Hi. I was reading the back copy of a novel on CD. To paraphrase, it said "a thrilling adventure with a shocking ending." I read this type of hyped-up copy on quite a few novel jackets but can only think of one mystery novel (or novel, period) that had an ending that truly shocked me: Anne Perry's, "The Twisted Root," which elicted a loud "EWWWW" from me. Anyone else read a novel which had an ending which truly "shocked" you? A truly "novel" ending? Pun intended.

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Haven't read Perry's book, but I think lately the emphasis has been on building toward a climactic scene. Too many of the old mysteries ended simply in a long chapter where the protagonist explains his brilliant deductions.
I make a conscious effort to a) avoid the explanation scene and b) end with dramatic action or surprise. Thrillers almost always build toward action. Many mysteries aim for the surprise twist (not always successfully). I don't know about "shocking." That doesn't sound terribly appealing. The end of a novel ought to leave the reader not only satisfied but impressed.
I thought the twist ending to Dennis Lehane's Shutter Island was cool.

How about the reverse, when the ending doesn't shock you at all? When you figure out the twist ending or identify the killer on page 87 or so? I remember IDing the murderer in Russell Andrews' 500 page Icarus on like page 53. Hate when that happens.
Shutter Island felt entirely like a big trick. I liked it, don't get me wrong, but it feels like a slight rip-off of Fowles The Magus (which is brilliant). Nevertheless, you have to appreciate Lehane for going out on a bit of a limb with that novel moving away from his normal fare.
Dean Koontz's Mr. Murder had a nice little twist ending. And I liked the ending of Lawrence Block's Mona -- that one wasn't really a shock, but goddamn was it awesome!
I'm going to go ahead and try reading Bruen again. I started the Priest and found it really jumpy. anyone else?
Interesting. Are you implying that a person who doesn't like Bruen might not be all that bright? Just curious.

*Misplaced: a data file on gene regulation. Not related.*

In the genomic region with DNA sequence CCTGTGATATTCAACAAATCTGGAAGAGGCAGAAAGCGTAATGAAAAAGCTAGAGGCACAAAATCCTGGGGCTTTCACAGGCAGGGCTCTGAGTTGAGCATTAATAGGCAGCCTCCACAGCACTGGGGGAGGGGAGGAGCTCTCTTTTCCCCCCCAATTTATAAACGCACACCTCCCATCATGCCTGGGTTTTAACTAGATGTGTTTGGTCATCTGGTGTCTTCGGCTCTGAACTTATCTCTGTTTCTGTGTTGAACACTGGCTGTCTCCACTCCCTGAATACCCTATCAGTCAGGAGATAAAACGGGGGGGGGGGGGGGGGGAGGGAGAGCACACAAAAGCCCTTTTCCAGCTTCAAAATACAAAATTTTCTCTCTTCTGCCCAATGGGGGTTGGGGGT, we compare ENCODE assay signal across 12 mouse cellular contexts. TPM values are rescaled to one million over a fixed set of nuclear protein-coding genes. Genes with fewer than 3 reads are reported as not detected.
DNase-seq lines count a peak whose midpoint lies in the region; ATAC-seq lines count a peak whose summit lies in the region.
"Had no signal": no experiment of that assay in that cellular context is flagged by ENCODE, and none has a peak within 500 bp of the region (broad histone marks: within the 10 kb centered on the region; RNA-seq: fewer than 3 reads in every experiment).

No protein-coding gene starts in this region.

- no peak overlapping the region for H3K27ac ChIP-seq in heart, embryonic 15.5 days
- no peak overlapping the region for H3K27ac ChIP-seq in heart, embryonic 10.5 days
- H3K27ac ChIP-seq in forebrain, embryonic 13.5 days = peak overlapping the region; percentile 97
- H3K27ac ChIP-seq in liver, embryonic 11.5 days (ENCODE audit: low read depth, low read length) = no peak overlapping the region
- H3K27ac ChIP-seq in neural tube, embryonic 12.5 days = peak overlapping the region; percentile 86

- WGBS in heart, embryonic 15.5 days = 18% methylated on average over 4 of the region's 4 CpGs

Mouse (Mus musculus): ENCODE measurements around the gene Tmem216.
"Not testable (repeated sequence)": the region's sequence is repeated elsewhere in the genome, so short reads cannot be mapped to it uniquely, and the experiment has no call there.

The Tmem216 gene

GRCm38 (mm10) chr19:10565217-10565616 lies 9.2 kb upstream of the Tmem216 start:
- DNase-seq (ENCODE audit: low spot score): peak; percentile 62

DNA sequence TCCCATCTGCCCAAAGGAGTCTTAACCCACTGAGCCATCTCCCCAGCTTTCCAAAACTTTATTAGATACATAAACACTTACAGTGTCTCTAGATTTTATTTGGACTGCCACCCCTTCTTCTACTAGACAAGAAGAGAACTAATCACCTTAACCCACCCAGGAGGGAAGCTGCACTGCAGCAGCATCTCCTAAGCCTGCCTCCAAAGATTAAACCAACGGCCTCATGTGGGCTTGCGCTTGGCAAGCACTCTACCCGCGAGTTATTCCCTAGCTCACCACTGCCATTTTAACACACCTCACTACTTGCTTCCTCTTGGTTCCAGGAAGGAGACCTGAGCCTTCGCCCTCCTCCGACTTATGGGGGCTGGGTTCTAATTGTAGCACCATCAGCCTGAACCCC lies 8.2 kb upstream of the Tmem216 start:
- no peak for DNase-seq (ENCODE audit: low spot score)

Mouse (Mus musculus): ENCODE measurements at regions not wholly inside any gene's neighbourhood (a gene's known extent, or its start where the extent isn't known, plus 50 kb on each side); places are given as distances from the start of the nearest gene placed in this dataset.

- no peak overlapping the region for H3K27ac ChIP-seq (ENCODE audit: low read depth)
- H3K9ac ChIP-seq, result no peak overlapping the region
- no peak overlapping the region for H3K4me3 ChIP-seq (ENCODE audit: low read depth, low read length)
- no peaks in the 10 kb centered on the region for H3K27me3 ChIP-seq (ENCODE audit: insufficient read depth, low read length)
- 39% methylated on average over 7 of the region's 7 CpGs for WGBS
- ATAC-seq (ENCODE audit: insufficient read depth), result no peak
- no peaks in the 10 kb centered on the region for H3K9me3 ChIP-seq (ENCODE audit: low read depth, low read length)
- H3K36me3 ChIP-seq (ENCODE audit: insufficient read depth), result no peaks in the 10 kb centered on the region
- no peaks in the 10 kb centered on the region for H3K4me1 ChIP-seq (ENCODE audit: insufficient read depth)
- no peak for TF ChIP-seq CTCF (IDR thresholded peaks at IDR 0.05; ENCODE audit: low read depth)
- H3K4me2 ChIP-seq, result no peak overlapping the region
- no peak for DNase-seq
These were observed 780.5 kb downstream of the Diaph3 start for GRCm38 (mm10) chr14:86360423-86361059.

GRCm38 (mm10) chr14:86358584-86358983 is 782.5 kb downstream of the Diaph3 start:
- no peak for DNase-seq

I'm reading the Dramatist now and it's pretty interesting. The 'mystery' is certainly secondary to the life and times of the protagonist. Which is fine by me. I don't find it AS jumpy but there's still sometimes I wish there was a little more written.
Ditto SHUTTER ISLAND. And let's not forget the big shocker. It would probably seem tame today because so many have ripped off parts of it, but I, THE JURY held the "shocking ending" crown for a long time.
The first instance that sprang to my mind was not a novel but the ending of the first season of "24." I watched the first season over about a week on CD, because I'd heard so many writers and readers talk about how brilliantly it kept ratcheting up the suspense. Later seasons, even before the show jumped the shark, didn't have quite the same shock value, because by then viewers knew that anything, absolutely anything could happen. My second thought is a mystery, Reginald Hill's Dialogues of the Dead. The ending shocked because it revealed the unreliability of a sympathetic point of view character--but it didn't convince, so I wouldn't call it successful, much as I admire Hill's work. Still, what shocks me as a reader is more likely to be an unexpected revelation or an unreliable narrator rather than some gruesome torture or sadistic murder: Joanne Harris's Edgar-nominated Gentlemen and Players comes to mind.
Ah! I have a dim memory of having the same reaction to DIALOGUES OF THE DEAD. The reader felt tricked, and that's quite different from introducing a red herring. Characterization is so important to the overall quality of a novel that we consider that sort of twist a massive flaw in the novel itself. Mind you, I'm a fan of Reginald Hill, but I have increasingly developed doubts, thinking that his control is slipping..
I know it's not fair to mention my own novel, The Sex Club, but many readers and reviewers have commented on the ending. They've called it pulse-pounding, stunning, and unbelievable (in a good way) to name a few. I'm struggling to think of the last book I read that truly surprised me. There have been some, but my memory is too cluttered.
Hard to beat The Getaway by Jim Thompson--completely different ending than the movie versions, and as brilliant an ending as any crime novel I've seen.

Spoilers below about my thought on the ending of Shutter Island







A quarter way through, I started hoping the ending wouldn't be what it turned out to be. I found it a cheat--there's no way a prison hospital would would give this dangerous inmate free reign like they did.

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